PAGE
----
Einat deals with the digital documentation of the heritage of Moroccan Jewry, including the development of virtual tours in VR and Facebook documentation groups. Einat is a graduate of the ISEF Foundation – a leadership program for reducing gaps in Israeli society.

All Roads Lead to Eretz Israel – Rose Feldman (English)

Since the exile of the Jews from Eretz Israel with the destruction of the First and Second Temples in Jerusalem, many have dreamed of returning to Eretz Israel, of making “aliyah”. Various types of records can be found that document the return of our ancestors over the last 200 years. Lists survive from the 20th century of immigrants including requests for visas, lists of exiles by the Turkish and deportations by the British. In addition, there are other types of documents, not directly connected with “aliyah”, that state where people came from and when they immigrated. Examples of available documents and resources will be shown in the lecture.

ROSE FELDMAN is in charge of developing databases for Israel Genealogy Research Association [IGRA]. She has lectured at various annual seminars and branch meetings of IGRA and IGS, at the Israeli Association for Archives and Information workshop, and the genealogy workshop of the Central Zionist Archives. In 2017 she was the recipient of IAJGS Award for Volunteer of the Year. Rose was one of the three coordinators of the Montefiore Censuses Project, has four Kehilalinks sites on JewishGen, operates two twitters for IGRA – Israelgenealogy and IGRA_Hebrew and IGRA’s facebook page.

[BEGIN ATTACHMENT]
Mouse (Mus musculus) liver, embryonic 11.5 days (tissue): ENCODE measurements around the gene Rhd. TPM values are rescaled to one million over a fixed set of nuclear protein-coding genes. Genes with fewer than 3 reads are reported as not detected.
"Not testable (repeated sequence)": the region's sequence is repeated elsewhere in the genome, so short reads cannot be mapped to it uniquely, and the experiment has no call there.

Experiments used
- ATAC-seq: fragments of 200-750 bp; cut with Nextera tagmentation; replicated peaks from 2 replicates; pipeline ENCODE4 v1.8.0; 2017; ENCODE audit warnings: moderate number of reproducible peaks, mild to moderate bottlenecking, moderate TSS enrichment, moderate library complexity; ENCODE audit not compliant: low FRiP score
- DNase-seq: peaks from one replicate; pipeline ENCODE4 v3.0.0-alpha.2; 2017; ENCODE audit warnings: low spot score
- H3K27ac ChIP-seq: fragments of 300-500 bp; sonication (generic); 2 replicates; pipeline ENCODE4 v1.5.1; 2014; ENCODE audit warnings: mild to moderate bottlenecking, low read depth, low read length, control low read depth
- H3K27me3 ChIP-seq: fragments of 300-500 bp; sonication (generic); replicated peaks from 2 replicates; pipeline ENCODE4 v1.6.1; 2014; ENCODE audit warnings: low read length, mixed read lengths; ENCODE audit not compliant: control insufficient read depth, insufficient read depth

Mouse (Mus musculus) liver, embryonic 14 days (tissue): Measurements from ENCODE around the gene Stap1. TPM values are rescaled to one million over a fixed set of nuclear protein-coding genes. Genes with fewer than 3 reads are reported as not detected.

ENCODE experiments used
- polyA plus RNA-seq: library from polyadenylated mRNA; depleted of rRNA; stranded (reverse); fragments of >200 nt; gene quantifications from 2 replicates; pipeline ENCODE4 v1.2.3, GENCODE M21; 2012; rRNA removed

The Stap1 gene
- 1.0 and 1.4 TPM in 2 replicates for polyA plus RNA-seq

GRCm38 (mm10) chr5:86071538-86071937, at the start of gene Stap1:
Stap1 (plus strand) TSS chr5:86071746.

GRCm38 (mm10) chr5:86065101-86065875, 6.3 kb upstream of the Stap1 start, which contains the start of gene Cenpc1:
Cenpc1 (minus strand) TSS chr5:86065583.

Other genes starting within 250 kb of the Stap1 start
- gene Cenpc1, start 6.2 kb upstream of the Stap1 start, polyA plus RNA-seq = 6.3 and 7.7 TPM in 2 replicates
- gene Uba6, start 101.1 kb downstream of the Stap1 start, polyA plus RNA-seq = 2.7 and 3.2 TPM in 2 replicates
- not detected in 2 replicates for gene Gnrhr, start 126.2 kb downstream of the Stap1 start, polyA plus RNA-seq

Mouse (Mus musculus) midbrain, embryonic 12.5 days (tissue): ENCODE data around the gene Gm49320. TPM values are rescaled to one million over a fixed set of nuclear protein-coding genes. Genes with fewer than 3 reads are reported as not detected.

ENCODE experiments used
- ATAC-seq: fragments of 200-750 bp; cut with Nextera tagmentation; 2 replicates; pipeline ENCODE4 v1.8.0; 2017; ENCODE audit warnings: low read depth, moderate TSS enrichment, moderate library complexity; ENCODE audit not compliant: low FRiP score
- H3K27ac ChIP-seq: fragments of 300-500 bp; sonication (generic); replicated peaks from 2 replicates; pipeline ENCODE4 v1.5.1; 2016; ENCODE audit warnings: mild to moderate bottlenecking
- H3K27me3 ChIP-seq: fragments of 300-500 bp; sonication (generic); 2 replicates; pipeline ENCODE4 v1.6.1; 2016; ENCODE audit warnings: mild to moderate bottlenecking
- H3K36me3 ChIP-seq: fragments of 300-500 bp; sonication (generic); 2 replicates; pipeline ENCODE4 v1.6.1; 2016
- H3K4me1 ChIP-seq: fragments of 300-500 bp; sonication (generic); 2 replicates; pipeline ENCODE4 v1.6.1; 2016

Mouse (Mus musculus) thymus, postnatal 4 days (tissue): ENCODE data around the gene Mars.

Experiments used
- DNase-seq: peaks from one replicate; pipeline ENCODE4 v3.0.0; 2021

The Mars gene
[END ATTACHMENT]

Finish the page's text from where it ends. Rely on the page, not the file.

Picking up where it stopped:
From Family Research to Community Preservation, the Case of the Jewry of Nabel, Tunisia – Dr. Victor Hayoun (Hebrew)

Remember our Ancestors: Vilkaviskis, Lithuania – Ralph Salinger (English)

Ralph Salinger began his family history in 1982, a time before there was internet, researching from just a few names then to a vast family tree today. Discovering that one branch of the Salinger family came from Vilkaviskis, Lithuania. he returned there in 2005 to find nothing of the once vibrant Jewish community. This presentation tells of the many good local people who have helped restore the memory, of contacts with over 250 Jewish families who have their roots there, and of the activities, many there, to restore the Jewish memory of the town and build the bridge between Jews, Israelis and Lithuanians.